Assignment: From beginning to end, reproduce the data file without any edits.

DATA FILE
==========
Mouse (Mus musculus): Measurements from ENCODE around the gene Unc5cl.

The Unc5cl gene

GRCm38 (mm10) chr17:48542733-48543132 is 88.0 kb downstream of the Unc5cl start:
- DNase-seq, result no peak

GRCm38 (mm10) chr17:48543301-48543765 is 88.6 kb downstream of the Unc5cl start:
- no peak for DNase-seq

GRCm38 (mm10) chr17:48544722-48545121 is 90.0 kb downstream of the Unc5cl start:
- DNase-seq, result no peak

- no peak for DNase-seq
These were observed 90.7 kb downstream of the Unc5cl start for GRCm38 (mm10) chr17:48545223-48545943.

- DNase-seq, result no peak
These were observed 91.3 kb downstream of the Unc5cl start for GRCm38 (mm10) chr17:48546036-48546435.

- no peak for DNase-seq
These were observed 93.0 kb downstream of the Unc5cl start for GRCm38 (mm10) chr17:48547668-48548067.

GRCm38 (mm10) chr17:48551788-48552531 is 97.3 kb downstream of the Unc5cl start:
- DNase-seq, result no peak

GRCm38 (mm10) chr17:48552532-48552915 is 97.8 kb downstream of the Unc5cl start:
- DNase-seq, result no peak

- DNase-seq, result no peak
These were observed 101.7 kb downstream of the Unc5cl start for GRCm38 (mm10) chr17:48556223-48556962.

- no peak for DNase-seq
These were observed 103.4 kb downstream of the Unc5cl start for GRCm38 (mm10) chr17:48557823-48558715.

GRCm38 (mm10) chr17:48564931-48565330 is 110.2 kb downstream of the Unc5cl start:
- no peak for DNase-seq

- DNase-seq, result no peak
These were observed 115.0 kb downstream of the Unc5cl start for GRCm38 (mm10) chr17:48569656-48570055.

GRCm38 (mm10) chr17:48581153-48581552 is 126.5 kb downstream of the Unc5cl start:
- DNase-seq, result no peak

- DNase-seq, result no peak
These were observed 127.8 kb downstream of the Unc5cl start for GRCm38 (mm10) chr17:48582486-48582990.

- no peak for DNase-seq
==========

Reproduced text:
Mouse (Mus musculus): Measurements from ENCODE around the gene Unc5cl.

The Unc5cl gene

GRCm38 (mm10) chr17:48542733-48543132 is 88.0 kb downstream of the Unc5cl start:
- DNase-seq, result no peak

GRCm38 (mm10) chr17:48543301-48543765 is 88.6 kb downstream of the Unc5cl start:
- no peak for DNase-seq

GRCm38 (mm10) chr17:48544722-48545121 is 90.0 kb downstream of the Unc5cl start:
- DNase-seq, result no peak

- no peak for DNase-seq
These were observed 90.7 kb downstream of the Unc5cl start for GRCm38 (mm10) chr17:48545223-48545943.

- DNase-seq, result no peak
These were observed 91.3 kb downstream of the Unc5cl start for GRCm38 (mm10) chr17:48546036-48546435.

- no peak for DNase-seq
These were observed 93.0 kb downstream of the Unc5cl start for GRCm38 (mm10) chr17:48547668-48548067.

GRCm38 (mm10) chr17:48551788-48552531 is 97.3 kb downstream of the Unc5cl start:
- DNase-seq, result no peak

GRCm38 (mm10) chr17:48552532-48552915 is 97.8 kb downstream of the Unc5cl start:
- DNase-seq, result no peak

- DNase-seq, result no peak
These were observed 101.7 kb downstream of the Unc5cl start for GRCm38 (mm10) chr17:48556223-48556962.

- no peak for DNase-seq
These were observed 103.4 kb downstream of the Unc5cl start for GRCm38 (mm10) chr17:48557823-48558715.

GRCm38 (mm10) chr17:48564931-48565330 is 110.2 kb downstream of the Unc5cl start:
- no peak for DNase-seq

- DNase-seq, result no peak
These were observed 115.0 kb downstream of the Unc5cl start for GRCm38 (mm10) chr17:48569656-48570055.

GRCm38 (mm10) chr17:48581153-48581552 is 126.5 kb downstream of the Unc5cl start:
- DNase-seq, result no peak

- DNase-seq, result no peak
These were observed 127.8 kb downstream of the Unc5cl start for GRCm38 (mm10) chr17:48582486-48582990.

- no peak for DNase-seq